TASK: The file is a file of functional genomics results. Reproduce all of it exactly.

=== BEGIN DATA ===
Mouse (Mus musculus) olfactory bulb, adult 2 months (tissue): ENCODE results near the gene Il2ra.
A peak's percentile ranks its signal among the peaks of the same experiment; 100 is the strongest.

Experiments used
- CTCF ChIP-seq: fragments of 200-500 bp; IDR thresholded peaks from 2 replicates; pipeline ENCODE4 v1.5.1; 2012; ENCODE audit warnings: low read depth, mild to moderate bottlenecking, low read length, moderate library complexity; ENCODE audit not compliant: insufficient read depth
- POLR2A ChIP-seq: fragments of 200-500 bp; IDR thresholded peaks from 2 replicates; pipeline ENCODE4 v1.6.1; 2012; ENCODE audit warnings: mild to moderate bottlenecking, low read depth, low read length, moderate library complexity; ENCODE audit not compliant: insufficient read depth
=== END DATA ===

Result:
Mouse (Mus musculus) olfactory bulb, adult 2 months (tissue): ENCODE results near the gene Il2ra.
A peak's percentile ranks its signal among the peaks of the same experiment; 100 is the strongest.

Experiments used
- CTCF ChIP-seq: fragments of 200-500 bp; IDR thresholded peaks from 2 replicates; pipeline ENCODE4 v1.5.1; 2012; ENCODE audit warnings: low read depth, mild to moderate bottlenecking, low read length, moderate library complexity; ENCODE audit not compliant: insufficient read depth
- POLR2A ChIP-seq: fragments of 200-500 bp; IDR thresholded peaks from 2 replicates; pipeline ENCODE4 v1.6.1; 2012; ENCODE audit warnings: mild to moderate bottlenecking, low read depth, low read length, moderate library complexity; ENCODE audit not compliant: insufficient read depth